by Robert Spencer, Freedom Outpost:
In The Coming of the Third Reich, historian Richard J. Evans explains how, in the early days of National Socialist Germany, Stormtroopers (Brownshirts) “organized campaigns against unwanted professors in the local newspapers [and] staged mass disruptions of their lectures.”
To express dissent from Nazi positions became a matter of taking one’s life into one’s hands.
The idea of people of opposing viewpoints airing their disagreements in a civil and mutually respectful manner was gone.
One was a Nazi, or one was silent (and fearful).
Today’s fascists call themselves “anti-fascists.”
Just like the Nazis, they are totalitarian: they are determined not to allow their opponents to murmur the slightest whisper of dissent.
Forcibly suppressing the speech of someone with whom one disagrees is a quintessentially fascist act.
Stanford professor David Palumbo-Liu, who is so angry and hastening to claim victim status over an article about him appeared at Jihad Watch here, is a prime example of this new fascism. Much more below.
“Why we have free speech on university campuses, and why I will never take a call from the Stanford Review again,” by David Palumbo-Liu, Stanford Daily, January 18, 2018:
…As Professor Joan Scott has argued, there is a distinction to be made between free speech and academic freedom in this regard: “Free speech makes no distinction about quality; academic freedom does.” I am one of the organizers of the Campus Antifascist Network. One of our basic premises is that many, if not all, of the speakers whose ideologies are aligned with the alt-right — including the ideologies of white supremacy, hetero-normalcy, misogyny, anti-Semitism, Islamophobia and other forms of bigotry — are using campus groups to invite them to speak at their universities not to debate, test, advance knowledge, which is the purpose of education, but to have the legitimacy — and in the case of institutions such as Stanford, Berkeley, Middlebury and others, the luster of these institutions — rub off on them. They want to be taken seriously, as having some knowledge that is important to know. But their fundamental desire is for attention. The debate over free speech for them is merely a pretext to gain publicity for themselves. They care little or nothing about free speech — hence their campaigns to dox, stalk, harass and silence critics, affixing misleading and mendacious labels to them. You will see some examples of that in the second half of this essay.
The bottom line is, whether they are allowed to speak or not, they make headlines and sell books. Those on the alt-right have absolutely no interest in debating the quality and substance of their ideas — they wish a showcase for their bigotry on university campuses simply to appropriate intellectual repute. They abuse free speech precisely in pretending to be entering into a contest of ideas, when their real intent is simply academic theater. Unfortunately, campus administrators fall into this trap over and over again….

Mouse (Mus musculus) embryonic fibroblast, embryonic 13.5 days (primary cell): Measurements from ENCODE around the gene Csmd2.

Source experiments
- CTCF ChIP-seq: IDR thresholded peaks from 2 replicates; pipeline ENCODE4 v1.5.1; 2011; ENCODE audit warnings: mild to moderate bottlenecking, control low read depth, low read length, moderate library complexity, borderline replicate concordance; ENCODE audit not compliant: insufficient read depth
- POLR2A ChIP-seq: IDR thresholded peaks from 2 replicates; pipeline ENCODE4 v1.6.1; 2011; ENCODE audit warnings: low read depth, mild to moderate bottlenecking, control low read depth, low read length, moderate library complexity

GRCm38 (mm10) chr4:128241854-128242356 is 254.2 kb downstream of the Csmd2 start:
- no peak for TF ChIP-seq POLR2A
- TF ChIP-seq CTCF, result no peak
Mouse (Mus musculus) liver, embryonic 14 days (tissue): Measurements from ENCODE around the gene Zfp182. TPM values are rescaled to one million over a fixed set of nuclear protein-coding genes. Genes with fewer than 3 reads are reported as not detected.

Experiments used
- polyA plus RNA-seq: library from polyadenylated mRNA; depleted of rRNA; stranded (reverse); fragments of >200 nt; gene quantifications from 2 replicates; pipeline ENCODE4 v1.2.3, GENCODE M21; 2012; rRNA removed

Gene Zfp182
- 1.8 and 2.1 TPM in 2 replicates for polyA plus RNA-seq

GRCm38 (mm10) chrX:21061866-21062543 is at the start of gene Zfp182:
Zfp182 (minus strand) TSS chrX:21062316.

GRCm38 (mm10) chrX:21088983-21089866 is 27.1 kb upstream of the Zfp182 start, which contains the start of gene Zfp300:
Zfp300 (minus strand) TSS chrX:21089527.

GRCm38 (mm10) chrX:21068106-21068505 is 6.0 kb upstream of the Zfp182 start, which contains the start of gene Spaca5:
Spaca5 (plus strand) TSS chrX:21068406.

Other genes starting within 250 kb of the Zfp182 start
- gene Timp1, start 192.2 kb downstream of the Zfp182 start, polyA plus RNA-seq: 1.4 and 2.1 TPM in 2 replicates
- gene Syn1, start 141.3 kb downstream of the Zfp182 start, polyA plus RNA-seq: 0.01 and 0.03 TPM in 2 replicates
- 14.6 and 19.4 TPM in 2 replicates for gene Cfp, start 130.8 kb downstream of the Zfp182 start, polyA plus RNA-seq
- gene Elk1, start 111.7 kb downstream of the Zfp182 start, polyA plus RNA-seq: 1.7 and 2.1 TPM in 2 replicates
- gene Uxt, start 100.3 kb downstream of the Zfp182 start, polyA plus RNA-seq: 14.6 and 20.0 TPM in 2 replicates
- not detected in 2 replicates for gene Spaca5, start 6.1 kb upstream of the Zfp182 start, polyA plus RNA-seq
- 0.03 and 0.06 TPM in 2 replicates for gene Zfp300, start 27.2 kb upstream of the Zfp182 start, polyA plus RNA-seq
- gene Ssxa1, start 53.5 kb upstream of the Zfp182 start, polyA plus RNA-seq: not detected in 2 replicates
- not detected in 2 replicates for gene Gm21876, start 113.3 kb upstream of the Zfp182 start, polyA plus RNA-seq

Leaving aside his propagandistic use of the smear term “alt-right,” which should be unworthy of any professor who is actually interested in the free exchange of ideas, the question arises: how does David Palumbo-Liu know all this? He doesn’t, of course.
I myself would be happy to travel again to Stanford again at my own expense in order to debate him on the concept of “Islamophobia,” but he, of course, will not accept, because, he claims, I and others like me are not interested in debate.
This exposes Palumbo-Liu as a propagandist: he defames those whom he hates by claiming they’re not interested in debate, or only wanting to wrap themselves in the luster of his university (that one made me laugh), or just wanting to sell books, but here I stand ready to meet him in a fair and open discussion, and there is no doubt whatsoever about the fact that he will refuse.
What he is saying here about the alleged purveyors of “Islamophobia” is true of himself, not of them.
Note also his insidious totalitarian heart. He wants Stanford not to allow a platform to those whom he accuses of “white supremacy, hetero-normalcy, misogyny, anti-Semitism, Islamophobia and other forms of bigotry.”
Who will get to decide whose ideas are acceptable to be aired at Stanford and whose aren’t?
Presumably, in David Palumbo-Liu’s little world, this supreme judge will be none other than David Palumbo-Liu, or someone who shares his narrow views.
Out the window is the very mission of a university, which is to allow for the consideration of all ideas and their acceptance or dismissal based on their merits alone.
David Palumbo-Liu would have been quite at home in the KGB or Goebbels’ Propaganda Ministry, deciding which ideas could acceptably be disseminated to the masses and which could not.
But the fact that he is a professor at a major university shows what a disgrace to what its very guiding principles should be Stanford University, and American academia in general, has become.
Palumbo-Liu then goes on to complain at length about the Stanford Review piece that I excerpted at Jihad Watch here, which enraged him: “Like any good piece of right-wing propaganda, that piece is now on Robert Spencer’s Jihad Watch, bracketed by a few sentences by Spencer himself so he gets the byline.”
He goes on at great length to explain why he named his group the Campus Antifascist Network, despite supposedly disavowing violence, unlike the Leftist thugs of Antifa.
Read More @ FreedomOutpost.com